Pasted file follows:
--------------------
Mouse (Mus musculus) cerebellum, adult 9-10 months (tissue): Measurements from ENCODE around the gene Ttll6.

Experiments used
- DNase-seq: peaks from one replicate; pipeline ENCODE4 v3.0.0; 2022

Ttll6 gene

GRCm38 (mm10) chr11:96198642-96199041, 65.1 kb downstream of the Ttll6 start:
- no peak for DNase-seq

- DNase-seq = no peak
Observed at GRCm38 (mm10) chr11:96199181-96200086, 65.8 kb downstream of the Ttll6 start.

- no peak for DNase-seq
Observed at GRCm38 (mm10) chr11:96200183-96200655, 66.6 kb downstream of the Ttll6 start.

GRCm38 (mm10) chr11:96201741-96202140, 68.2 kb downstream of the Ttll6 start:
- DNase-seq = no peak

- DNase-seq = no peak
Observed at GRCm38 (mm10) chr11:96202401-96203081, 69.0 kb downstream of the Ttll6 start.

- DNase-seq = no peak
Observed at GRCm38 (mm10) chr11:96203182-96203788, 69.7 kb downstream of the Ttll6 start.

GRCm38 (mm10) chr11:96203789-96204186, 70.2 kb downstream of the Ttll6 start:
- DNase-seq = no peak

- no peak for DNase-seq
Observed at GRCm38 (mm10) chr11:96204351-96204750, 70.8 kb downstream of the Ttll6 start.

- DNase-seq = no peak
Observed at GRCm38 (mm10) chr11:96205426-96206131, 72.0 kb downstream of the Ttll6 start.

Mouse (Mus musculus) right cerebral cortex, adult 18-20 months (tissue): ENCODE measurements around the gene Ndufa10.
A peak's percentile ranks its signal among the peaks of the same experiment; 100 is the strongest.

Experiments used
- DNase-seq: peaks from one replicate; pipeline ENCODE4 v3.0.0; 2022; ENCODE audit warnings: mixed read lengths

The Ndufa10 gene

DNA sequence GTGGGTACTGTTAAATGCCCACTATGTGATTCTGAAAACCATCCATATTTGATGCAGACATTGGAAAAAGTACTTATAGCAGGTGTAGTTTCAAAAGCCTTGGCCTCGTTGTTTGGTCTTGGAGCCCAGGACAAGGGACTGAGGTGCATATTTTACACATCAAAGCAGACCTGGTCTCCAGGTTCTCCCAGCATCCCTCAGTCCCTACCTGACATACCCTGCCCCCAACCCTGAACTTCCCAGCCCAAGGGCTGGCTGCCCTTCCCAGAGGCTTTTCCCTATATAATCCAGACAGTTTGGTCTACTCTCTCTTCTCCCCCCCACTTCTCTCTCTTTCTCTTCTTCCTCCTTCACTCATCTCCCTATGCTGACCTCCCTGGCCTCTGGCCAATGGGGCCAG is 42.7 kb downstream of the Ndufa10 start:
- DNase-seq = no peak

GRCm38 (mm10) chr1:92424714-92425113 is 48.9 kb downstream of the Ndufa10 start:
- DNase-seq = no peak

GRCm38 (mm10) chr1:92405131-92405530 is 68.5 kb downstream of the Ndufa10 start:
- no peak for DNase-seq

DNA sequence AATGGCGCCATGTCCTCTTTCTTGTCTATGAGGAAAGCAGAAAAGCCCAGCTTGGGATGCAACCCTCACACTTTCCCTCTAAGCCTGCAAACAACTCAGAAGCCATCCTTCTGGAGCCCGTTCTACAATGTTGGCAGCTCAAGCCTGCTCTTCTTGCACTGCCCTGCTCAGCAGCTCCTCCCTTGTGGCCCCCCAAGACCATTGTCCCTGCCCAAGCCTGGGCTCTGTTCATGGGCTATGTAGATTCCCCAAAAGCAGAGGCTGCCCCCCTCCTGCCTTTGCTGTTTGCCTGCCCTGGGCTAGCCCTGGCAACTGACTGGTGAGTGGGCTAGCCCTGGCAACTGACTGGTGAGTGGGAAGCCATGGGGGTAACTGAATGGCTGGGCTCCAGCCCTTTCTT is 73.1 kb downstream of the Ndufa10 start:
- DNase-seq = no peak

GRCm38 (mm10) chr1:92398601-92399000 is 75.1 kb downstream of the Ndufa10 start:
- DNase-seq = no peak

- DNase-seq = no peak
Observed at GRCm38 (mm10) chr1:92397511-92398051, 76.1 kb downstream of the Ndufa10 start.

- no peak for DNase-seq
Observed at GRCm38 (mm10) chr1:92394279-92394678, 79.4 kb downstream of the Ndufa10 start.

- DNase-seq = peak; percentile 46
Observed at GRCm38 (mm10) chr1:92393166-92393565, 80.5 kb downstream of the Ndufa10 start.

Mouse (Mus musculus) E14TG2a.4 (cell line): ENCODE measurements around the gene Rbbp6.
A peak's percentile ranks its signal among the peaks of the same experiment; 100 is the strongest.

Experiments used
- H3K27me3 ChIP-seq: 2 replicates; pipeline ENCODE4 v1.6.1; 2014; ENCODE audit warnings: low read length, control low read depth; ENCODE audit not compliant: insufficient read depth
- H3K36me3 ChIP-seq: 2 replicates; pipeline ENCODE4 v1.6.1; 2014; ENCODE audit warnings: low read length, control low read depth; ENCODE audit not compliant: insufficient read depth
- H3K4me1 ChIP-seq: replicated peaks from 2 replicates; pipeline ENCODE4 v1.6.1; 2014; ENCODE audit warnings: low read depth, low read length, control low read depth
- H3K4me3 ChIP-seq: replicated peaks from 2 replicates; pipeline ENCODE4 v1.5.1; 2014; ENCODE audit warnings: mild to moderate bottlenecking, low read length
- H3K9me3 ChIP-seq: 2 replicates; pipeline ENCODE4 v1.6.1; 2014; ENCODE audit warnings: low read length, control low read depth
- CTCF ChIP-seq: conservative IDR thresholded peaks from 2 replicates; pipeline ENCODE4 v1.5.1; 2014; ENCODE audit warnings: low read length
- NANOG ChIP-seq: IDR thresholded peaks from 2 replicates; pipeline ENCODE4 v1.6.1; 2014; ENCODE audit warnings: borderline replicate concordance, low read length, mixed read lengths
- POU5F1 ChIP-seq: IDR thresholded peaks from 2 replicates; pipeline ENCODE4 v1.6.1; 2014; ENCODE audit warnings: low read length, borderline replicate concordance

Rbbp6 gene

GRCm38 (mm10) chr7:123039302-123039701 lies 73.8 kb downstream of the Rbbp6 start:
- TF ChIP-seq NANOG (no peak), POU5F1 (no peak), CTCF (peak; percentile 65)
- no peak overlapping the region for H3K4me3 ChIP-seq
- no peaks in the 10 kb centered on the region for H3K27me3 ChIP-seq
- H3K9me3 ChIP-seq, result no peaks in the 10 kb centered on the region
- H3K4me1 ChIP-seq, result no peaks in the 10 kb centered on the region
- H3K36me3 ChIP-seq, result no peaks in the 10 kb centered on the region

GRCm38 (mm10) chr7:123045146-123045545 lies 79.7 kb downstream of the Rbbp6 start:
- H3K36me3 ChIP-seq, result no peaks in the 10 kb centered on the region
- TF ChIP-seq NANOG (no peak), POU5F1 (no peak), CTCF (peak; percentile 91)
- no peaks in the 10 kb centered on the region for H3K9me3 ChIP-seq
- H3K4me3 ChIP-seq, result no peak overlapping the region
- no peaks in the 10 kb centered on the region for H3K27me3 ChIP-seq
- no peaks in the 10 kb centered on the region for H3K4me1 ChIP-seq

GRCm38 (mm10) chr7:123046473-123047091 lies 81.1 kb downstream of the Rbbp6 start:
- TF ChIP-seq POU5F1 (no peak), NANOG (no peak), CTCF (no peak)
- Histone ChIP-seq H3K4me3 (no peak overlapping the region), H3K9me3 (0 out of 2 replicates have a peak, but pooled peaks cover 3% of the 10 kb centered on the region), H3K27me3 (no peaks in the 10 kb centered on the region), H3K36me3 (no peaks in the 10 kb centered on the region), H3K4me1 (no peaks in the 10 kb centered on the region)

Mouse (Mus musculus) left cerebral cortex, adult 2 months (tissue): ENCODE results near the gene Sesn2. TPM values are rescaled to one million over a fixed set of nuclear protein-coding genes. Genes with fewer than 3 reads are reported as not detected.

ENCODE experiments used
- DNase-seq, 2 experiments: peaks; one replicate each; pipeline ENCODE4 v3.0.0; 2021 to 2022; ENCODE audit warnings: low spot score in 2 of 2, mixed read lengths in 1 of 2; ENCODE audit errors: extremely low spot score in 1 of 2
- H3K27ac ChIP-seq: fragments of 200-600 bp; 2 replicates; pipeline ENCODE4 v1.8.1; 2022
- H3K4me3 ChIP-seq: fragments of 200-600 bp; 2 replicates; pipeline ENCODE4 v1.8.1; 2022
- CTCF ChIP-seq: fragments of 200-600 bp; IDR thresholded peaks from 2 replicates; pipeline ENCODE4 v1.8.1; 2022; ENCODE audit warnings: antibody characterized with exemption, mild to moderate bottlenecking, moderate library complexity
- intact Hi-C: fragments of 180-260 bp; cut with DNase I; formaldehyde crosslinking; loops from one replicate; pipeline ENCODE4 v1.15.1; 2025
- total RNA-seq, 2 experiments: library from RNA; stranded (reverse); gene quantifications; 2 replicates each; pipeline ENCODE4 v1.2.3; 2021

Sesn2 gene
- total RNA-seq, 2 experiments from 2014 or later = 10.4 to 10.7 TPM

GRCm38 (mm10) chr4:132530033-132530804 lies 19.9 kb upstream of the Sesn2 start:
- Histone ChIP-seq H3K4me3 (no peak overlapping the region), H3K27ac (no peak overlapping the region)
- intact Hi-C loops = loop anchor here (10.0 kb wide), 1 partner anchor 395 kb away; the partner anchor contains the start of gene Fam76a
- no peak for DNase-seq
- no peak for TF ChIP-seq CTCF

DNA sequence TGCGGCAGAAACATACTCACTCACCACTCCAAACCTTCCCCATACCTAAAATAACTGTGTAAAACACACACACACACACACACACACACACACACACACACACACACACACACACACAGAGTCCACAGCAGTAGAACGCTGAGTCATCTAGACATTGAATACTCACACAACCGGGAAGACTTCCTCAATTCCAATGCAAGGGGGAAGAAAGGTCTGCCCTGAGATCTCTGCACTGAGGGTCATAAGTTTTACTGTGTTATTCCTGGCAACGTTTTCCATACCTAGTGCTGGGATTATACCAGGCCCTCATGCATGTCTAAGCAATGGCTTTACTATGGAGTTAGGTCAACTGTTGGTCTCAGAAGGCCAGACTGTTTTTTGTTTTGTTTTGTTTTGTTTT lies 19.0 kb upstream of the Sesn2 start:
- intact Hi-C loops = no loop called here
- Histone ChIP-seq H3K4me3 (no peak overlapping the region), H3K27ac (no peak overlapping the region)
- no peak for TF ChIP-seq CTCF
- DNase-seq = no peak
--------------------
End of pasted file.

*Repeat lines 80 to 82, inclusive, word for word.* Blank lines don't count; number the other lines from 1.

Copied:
- total RNA-seq, 2 experiments: library from RNA; stranded (reverse); gene quantifications; 2 replicates each; pipeline ENCODE4 v1.2.3; 2021

Sesn2 gene
- total RNA-seq, 2 experiments from 2014 or later = 10.4 to 10.7 TPM